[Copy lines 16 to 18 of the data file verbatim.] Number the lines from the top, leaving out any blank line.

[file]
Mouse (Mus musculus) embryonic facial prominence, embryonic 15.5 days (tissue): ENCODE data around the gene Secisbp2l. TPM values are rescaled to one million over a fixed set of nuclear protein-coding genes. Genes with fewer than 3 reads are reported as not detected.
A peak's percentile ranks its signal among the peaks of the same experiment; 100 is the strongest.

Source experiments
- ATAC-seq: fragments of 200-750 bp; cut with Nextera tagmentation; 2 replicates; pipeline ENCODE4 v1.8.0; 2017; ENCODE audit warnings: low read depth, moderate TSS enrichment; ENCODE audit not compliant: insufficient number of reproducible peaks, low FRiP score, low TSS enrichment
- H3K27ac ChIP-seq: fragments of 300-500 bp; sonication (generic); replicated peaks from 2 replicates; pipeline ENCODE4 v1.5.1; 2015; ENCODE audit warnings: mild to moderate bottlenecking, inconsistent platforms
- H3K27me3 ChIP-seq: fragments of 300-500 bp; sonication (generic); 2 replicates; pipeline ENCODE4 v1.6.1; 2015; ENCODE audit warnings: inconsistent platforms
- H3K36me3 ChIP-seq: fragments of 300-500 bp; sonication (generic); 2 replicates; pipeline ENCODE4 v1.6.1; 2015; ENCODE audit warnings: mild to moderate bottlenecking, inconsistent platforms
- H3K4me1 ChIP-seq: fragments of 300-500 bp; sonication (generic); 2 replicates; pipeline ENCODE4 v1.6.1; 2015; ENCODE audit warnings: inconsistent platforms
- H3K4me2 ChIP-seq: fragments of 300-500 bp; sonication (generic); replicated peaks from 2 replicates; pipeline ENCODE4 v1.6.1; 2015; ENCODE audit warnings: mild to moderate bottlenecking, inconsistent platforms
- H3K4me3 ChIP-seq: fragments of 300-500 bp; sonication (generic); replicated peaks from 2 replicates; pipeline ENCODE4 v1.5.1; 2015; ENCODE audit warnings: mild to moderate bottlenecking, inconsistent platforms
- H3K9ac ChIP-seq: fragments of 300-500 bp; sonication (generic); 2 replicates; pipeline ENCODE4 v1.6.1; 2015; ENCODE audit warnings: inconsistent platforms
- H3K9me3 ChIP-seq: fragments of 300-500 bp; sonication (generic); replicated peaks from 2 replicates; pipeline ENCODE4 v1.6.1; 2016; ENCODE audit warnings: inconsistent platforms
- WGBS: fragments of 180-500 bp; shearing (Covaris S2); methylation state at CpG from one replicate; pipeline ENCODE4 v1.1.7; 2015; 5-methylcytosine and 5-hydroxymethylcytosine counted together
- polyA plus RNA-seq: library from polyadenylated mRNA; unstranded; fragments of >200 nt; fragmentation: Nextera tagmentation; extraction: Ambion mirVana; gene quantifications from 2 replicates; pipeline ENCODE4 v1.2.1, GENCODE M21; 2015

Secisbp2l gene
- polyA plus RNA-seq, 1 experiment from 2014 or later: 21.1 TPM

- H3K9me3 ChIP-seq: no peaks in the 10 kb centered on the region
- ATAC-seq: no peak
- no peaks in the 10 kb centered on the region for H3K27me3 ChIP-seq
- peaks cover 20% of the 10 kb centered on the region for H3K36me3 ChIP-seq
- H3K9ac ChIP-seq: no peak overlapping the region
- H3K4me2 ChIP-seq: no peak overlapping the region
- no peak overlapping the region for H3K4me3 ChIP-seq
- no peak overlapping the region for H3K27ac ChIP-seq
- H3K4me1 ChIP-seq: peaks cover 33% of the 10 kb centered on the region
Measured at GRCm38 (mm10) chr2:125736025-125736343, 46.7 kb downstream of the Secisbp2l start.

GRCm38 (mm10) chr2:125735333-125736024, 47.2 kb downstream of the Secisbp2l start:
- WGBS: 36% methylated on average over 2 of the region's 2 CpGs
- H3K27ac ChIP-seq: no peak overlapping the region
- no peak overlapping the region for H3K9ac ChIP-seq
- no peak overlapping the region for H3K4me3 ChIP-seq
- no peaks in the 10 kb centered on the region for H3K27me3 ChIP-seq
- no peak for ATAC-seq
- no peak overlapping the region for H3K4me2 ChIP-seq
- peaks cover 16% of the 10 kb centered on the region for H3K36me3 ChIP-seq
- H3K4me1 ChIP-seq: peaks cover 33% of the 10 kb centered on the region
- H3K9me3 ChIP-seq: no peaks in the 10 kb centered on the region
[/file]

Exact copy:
- polyA plus RNA-seq, 1 experiment from 2014 or later: 21.1 TPM

- H3K9me3 ChIP-seq: no peaks in the 10 kb centered on the region
- ATAC-seq: no peak